It was to have been a wholesome evening of fellowship and football.
And it would have been illegal.
Farmland Friends on Friday joined churches nationwide in abruptly canceling its Super Bowl party for fear of violating a federal copyright law that prohibits public venues from showing NFL games on big-screen TVs.
Sports bars are specifically exempted. Churches are not.
The law has been widely ignored for years. Churches routinely draw hundreds of fans to annual Super Bowl parties; some denominations openly use the events as tools for evangelism. The Christian magazine Sports Spectrum even markets a Super Bowl party kit for churches. This year, however, a celebration sponsored by Falls Creek Baptist Church in Indianapolis caught the attention of a National Football League attorney, Rachel L. Margolies.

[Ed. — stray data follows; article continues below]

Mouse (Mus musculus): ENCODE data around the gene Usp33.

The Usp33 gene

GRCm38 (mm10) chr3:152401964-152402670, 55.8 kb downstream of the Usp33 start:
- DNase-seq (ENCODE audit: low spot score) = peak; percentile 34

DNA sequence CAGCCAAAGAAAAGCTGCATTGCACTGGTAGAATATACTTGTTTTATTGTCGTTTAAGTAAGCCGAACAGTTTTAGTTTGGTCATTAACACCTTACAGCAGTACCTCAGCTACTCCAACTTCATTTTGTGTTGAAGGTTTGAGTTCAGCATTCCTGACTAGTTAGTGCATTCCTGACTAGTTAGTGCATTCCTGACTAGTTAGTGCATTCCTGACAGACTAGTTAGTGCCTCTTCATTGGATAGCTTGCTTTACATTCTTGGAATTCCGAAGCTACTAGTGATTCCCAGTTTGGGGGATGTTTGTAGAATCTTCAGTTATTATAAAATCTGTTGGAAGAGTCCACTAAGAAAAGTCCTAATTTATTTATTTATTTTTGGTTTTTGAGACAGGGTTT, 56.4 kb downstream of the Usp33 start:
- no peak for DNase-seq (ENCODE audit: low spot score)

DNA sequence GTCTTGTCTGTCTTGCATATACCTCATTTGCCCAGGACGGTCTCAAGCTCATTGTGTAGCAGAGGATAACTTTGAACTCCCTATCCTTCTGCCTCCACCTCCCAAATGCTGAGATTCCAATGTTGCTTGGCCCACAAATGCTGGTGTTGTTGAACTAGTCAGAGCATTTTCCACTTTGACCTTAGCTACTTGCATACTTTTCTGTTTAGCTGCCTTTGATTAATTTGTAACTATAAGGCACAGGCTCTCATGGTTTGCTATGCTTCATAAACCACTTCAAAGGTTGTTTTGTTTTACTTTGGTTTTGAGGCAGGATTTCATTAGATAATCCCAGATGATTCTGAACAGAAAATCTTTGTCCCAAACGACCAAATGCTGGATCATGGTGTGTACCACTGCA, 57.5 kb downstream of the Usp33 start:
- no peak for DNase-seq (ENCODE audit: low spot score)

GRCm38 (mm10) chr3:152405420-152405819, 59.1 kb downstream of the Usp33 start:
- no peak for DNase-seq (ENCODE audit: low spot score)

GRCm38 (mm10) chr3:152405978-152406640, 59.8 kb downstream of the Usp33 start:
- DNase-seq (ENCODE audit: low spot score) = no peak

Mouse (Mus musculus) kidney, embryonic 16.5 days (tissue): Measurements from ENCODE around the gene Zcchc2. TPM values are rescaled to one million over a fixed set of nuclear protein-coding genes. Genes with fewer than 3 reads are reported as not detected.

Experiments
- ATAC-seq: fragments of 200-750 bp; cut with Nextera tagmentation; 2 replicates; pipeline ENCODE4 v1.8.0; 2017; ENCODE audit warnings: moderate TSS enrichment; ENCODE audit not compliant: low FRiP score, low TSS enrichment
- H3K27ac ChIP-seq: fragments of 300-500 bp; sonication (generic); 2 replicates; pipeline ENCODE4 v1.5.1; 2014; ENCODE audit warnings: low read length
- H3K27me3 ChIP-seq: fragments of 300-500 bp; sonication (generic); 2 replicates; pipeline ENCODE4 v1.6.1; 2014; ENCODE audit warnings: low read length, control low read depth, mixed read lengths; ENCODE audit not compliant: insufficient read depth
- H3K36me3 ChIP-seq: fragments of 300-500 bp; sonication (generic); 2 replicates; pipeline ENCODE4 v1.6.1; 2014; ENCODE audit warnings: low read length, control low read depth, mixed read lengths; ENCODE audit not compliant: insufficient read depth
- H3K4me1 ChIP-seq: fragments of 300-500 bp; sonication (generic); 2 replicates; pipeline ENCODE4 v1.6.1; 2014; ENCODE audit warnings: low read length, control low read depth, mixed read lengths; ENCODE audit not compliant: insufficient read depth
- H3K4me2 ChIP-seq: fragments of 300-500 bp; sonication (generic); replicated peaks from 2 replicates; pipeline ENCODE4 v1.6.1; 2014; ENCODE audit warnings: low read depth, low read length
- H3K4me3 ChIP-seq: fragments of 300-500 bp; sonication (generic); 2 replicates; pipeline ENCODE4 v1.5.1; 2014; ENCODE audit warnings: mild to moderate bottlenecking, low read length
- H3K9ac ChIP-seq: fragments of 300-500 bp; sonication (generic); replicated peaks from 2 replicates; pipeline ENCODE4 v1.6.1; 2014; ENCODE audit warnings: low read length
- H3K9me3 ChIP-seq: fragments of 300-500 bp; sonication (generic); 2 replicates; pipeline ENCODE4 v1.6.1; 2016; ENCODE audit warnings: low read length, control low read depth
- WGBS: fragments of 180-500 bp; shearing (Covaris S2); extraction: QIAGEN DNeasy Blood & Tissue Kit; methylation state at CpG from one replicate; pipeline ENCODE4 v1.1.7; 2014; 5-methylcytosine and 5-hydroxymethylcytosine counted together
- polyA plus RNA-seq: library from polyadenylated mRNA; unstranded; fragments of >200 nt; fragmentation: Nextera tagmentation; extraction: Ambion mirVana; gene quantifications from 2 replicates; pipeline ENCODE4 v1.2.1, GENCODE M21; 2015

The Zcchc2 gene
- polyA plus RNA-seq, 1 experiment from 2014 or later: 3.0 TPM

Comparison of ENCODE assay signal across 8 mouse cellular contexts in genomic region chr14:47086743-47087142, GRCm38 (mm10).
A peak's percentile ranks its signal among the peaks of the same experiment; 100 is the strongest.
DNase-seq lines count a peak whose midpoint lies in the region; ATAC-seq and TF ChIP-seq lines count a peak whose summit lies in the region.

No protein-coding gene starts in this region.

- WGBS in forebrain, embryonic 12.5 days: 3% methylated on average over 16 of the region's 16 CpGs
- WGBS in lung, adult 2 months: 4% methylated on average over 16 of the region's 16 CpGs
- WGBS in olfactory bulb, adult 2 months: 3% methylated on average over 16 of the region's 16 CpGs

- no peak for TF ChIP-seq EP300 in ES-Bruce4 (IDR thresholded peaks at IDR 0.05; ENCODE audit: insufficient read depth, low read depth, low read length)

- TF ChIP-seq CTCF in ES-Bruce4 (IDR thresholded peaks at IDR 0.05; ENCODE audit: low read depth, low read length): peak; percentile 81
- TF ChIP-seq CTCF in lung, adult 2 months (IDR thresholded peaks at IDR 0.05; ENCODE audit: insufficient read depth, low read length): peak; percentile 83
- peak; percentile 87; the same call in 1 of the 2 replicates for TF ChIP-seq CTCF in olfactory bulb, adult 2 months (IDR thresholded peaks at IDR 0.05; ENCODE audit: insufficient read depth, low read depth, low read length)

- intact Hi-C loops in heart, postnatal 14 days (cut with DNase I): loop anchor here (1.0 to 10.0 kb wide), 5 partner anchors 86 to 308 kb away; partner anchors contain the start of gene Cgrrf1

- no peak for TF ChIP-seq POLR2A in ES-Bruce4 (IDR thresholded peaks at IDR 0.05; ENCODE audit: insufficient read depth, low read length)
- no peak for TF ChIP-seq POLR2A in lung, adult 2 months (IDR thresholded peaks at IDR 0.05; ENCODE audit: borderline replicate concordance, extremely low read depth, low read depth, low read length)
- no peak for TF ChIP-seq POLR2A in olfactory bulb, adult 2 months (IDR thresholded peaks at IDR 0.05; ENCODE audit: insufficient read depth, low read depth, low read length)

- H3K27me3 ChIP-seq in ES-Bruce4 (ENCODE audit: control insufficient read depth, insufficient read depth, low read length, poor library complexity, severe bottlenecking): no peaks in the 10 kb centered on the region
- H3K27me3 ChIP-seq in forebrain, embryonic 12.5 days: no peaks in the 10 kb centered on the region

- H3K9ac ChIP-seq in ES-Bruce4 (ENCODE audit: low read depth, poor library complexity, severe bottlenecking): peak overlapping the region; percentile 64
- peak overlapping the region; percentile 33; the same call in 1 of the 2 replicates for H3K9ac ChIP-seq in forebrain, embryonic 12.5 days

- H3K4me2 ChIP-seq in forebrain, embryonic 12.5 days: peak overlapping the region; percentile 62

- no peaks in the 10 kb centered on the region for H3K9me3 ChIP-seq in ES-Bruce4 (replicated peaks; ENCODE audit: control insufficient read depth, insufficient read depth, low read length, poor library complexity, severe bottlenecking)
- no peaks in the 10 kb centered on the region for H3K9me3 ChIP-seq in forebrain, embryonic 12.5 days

She ordered the church to cancel its party and remove the trademarked Super Bowl name from its website. The Indianapolis Star picked up the story Thursday — and by Friday, pastors across Indiana and beyond were scrambling to yank down their Super Bowl banners and give away their trays of burgers.
A few things about this law which was enacted around forty years ago and limits the television size to 55 inches. It's archaic. Damn near everybody goes to a Superbowl party of some sort nowadays. Secondly, wow, who was worried about TVs larger than 55 inches forty years ago. Hell, most people were still watching black and white models back then.
Lastly, damn near a billion people watch the Superbowl world wide, what the hell is the NFL doing enforcing this anyway?
Oh, and go Bears!
Found via Kevin Drum